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The American Farmer in the Eighteenth CenturyA Social and Cultural History$
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Richard Lyman Bushman

Print publication date: 2018

Print ISBN-13: 9780300226737

Published to Yale Scholarship Online: September 2018

DOI: 10.12987/yale/9780300226737.001.0001

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PRINTED FROM YALE SCHOLARSHIP ONLINE (www.yale.universitypressscholarship.com). (c) Copyright Yale University Press, 2021. All Rights Reserved. An individual user may print out a PDF of a single chapter of a monograph in YSO for personal use.date: 10 April 2021

Family Mobility

Family Mobility

The Lincolns of Massachusetts, New Jersey, Pennsylvania, Virginia, Kentucky, Indiana, and Illinois

Chapter:
(p.183) 10. Family Mobility
Source:
The American Farmer in the Eighteenth Century
Author(s):

Richard Lyman Bushman

Publisher:
Yale University Press
DOI:10.12987/yale/9780300226737.003.0010

In many parts of North America in the eighteenth century, as many as 40% of the people in a given area would move over the course of a decade, heading for frontier areas or cities where their prospects were better. Highly mobile farm families though common but are hard to trace because few names were unique. It is hard to know if a name in a new town’s records is the same person as the name in a former town. Lincoln family genealogy is useful in illustrating how moving families fared. Lincoln’s first American ancestors arrived in Hingham, Massachusetts, in 1637 and by the end of the century began to migrate, first to the Middle Colonies and later to Virginia, Kentucky, Indiana, and Illinois. They were motivated by the need for additional land for their offspring. For the most part they succeeded, although President Lincoln’s grandfather Abraham did not. He was killed by Indians, and his son Thomas, Lincoln’s father, never flourished despite multiple moves. President Lincoln gave up on farming and chose to make his living as a postmaster, lawyer, and politician.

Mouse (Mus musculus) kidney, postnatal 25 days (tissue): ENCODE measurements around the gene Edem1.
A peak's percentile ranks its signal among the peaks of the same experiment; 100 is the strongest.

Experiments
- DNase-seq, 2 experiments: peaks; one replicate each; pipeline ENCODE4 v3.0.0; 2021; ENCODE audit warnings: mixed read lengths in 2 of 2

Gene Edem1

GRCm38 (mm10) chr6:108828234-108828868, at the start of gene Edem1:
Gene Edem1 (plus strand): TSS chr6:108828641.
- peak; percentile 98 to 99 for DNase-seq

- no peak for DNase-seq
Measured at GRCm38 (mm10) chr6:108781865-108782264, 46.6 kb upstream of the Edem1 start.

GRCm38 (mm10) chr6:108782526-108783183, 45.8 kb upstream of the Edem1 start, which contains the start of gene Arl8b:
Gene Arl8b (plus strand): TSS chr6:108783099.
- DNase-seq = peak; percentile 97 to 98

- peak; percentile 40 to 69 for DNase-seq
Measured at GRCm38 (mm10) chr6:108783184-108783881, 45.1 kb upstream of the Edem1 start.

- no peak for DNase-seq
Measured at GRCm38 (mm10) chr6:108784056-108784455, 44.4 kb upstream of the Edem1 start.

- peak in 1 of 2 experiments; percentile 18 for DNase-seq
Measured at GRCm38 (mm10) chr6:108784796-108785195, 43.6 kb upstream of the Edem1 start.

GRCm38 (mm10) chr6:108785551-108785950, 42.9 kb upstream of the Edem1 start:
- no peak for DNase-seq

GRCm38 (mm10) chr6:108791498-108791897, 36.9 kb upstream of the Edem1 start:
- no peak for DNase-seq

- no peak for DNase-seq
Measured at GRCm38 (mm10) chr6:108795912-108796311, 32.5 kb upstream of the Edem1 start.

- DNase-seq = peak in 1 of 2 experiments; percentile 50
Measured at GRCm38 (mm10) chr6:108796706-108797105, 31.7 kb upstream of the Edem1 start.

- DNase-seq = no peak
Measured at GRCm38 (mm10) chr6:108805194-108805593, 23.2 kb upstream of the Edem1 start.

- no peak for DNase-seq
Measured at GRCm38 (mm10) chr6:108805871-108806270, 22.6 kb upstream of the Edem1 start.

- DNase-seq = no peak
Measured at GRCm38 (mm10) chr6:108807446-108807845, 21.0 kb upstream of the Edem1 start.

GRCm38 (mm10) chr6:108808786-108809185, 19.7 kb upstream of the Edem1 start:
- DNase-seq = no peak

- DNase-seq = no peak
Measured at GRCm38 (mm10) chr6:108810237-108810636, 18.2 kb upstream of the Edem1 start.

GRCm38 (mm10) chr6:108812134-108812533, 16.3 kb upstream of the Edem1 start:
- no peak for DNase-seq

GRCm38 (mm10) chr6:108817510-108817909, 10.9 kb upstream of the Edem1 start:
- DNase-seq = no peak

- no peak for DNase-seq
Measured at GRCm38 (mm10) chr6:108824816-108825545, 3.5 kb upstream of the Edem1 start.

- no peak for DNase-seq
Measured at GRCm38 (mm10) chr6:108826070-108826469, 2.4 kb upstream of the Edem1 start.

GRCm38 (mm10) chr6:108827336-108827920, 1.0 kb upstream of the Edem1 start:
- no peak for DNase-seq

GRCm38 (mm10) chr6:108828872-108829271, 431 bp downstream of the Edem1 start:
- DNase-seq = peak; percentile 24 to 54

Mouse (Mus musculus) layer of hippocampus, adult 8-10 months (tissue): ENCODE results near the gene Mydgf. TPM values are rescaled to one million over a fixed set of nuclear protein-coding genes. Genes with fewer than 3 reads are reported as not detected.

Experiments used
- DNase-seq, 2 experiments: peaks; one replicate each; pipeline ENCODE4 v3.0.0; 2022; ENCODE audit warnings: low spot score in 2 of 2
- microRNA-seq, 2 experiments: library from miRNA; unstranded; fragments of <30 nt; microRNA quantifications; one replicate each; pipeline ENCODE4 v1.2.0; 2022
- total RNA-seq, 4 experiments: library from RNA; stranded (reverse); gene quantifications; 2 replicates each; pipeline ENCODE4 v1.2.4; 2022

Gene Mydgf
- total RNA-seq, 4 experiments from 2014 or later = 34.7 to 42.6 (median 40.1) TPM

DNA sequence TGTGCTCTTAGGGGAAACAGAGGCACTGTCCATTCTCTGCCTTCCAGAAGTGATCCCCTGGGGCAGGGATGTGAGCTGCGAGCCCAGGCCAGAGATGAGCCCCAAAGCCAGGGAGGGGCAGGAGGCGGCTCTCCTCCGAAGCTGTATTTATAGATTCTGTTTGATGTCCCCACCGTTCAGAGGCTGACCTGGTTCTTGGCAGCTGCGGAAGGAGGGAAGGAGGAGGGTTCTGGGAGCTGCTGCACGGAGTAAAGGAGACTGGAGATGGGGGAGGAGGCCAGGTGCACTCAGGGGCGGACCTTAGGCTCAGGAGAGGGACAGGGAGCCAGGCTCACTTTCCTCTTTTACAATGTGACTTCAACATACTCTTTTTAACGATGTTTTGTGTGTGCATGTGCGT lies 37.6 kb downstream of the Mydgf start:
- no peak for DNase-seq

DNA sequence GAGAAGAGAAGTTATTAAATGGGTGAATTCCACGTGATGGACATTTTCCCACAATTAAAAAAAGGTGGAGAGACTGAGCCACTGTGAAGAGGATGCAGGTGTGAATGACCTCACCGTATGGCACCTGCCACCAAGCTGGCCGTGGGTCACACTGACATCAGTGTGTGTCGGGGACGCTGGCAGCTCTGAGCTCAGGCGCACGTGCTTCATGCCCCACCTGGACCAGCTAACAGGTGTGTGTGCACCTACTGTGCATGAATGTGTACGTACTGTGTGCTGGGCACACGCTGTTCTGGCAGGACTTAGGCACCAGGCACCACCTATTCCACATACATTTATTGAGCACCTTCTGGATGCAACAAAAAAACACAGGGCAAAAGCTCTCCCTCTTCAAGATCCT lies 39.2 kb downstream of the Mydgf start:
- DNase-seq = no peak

Keywords:   Mobility, Frontier, Abraham Lincoln, Family, Land

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